Following similar parallels to branded content, branded entertainment is increasingly being employed to attract the attention of consumers. It is regarded as a significant creative answer to the increase in prominence of search culture (Spurgeon 2008, p. 39). Branded entertainment involves the creation of relationships amongst “advertisers and entertainment companies” and commonly avoids the inclusion of main media as its primary focus (Spurgeon 2008, p. 40). Here, it endeavours to present “brand images” in a manner that is extremely enticing, making the target audience actively search for this and regenerate it in their individual “media and entertainment flows” (Spurgeon 2008, p. 40). An example of this is a collection of advertisements that resembled short films produced by car company BMW. Below is an example of one of these advertisements.

    The viral campaign also embodies what branded entertainment attempts to achieve. An example of a successful viral campaign is the ‘Old Spice’ advertisements created by the advertising agency Wieden + Kennedy for the Proctor and Gamble body wash product. Below is a video of one of the advertisements. 

    An article published in ‘MediaWeek’ at the end of July in 2010, the year the advertisement first aired, states that Old Spice’s YouTube channel boasted over 94 million views and 120,000 subscriptions to the channel (Parpis 2010, p. 16). The same article said that the brand’s twitter page had over 90 000 fans on twitter, over 675 000 Facebook likes and “fan interaction climbing 800 per cent” (Parpis 2010, p. 16). At the same date, the campaign boasted over a billion impressions in the media (Parpis 2010, p. 16). This kind of exposure is free to advertisers and would be very expensive to buy if they were trying to reach their target audience via old media. Most significantly, it blends well with the individualized and unpredictable behaviour that characterizes consumer and audiences today.

    The phenomena of digital media convergence forces advertisers to adopt creative methods to attract increasingly fragmented and individualised consumers. The new notion of individualised consumers have arisen as a result of the various different new media technologies that provide digital spaces and prospects for the creation, distribution and intake of media. Advertisers have taken on board branded content and branded entertainment to help engage with and attract the attention of these consumers. A successful viral campaign can achieve these objectives at a much lower cost compared with traditional campaigns.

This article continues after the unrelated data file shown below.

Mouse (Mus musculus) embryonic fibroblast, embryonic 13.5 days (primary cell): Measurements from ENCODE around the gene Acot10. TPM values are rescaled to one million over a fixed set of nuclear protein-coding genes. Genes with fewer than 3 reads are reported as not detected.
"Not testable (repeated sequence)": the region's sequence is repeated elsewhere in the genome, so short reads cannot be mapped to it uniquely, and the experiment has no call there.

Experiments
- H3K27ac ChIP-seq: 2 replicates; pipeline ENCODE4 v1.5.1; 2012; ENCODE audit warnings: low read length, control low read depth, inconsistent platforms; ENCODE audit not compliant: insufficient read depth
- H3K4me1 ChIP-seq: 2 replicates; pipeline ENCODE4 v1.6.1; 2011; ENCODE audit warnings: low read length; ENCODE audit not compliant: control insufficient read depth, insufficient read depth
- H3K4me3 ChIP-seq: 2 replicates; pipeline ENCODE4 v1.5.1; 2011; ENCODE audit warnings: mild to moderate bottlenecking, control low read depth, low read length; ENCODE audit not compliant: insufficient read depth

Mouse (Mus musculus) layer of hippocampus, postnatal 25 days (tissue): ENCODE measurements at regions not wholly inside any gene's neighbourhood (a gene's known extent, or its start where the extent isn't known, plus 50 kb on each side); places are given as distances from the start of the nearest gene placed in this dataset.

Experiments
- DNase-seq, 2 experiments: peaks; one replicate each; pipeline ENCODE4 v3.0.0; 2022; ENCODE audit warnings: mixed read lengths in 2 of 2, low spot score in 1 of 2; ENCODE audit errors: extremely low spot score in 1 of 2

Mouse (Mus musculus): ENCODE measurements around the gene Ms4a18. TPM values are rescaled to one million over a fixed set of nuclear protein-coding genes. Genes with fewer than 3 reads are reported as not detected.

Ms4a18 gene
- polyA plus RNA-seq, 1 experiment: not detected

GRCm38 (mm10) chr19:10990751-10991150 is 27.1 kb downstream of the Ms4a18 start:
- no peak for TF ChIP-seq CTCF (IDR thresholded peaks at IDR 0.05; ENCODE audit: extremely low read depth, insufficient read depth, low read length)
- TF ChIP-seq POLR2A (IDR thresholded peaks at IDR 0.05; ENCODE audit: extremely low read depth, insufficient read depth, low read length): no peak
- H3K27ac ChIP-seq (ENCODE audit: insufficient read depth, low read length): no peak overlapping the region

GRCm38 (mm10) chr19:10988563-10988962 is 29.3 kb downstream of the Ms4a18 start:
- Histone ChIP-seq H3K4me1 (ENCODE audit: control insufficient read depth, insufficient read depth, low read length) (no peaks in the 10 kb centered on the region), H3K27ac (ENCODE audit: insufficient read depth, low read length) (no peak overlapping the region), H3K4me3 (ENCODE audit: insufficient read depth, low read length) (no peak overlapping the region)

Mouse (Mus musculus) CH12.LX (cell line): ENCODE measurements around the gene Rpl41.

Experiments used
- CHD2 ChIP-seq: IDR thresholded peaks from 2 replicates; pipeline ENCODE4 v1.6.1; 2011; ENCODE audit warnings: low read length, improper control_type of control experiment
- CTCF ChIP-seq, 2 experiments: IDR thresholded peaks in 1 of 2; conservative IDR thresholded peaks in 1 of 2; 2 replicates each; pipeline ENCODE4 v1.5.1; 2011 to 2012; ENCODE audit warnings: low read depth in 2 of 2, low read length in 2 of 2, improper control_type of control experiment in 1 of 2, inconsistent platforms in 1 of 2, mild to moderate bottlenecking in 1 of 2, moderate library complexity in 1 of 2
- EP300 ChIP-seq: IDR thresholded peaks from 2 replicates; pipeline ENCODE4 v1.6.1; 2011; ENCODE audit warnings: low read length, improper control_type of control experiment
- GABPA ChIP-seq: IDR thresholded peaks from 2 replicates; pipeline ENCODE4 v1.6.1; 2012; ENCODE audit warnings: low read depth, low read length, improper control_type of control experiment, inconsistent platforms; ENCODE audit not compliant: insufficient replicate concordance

Reference List

Dwyer, T. 2010, ‘Introduction’, in T Dwyer (ed.), Media Convergence, McGraw Hill, Berkshire

E39 M5 "Star" Madonna Guy Ritchie BMW Films, online video, accessed 31 August 2012,

Old Spice | The Man Your Man Could Smell Like, 2010, online video, accessed 26 August 2012, <>

Parpis, E. 2010, ‘Spice It Up’, MediaWeek, vol. 20, July, pp. 16, viewed 26 August 2012, EBSCO host database

Rumbo, J.D. 2002, ‘Consumer resistance in a world of advertising clutter: The case of adbusters’, Psychology and Marketing, vol. 19, no. 2, February, pp. 127-148, viewed 26 August 2012, EBSCOhost database.

Sheehan, K. B. & Morrison, D. K., 2009, 'Beyond Convergence: Confluence culture and the role of the advertising agency in a changing world', First Monday, vol. 14, no. 2-3, March

Spurgeon, C. 2008, ‘From the ‘Long Tail’ to ‘Madison and Vine’: Trends in advertising and new media’, in C Spurgeon (ed.), Advertising and New Media, Routledge, Oxon

1 comment:

Matija Simic said...

Hmm I thought I fixed the line spacing in all of my paragraphs. Oh well, too late now.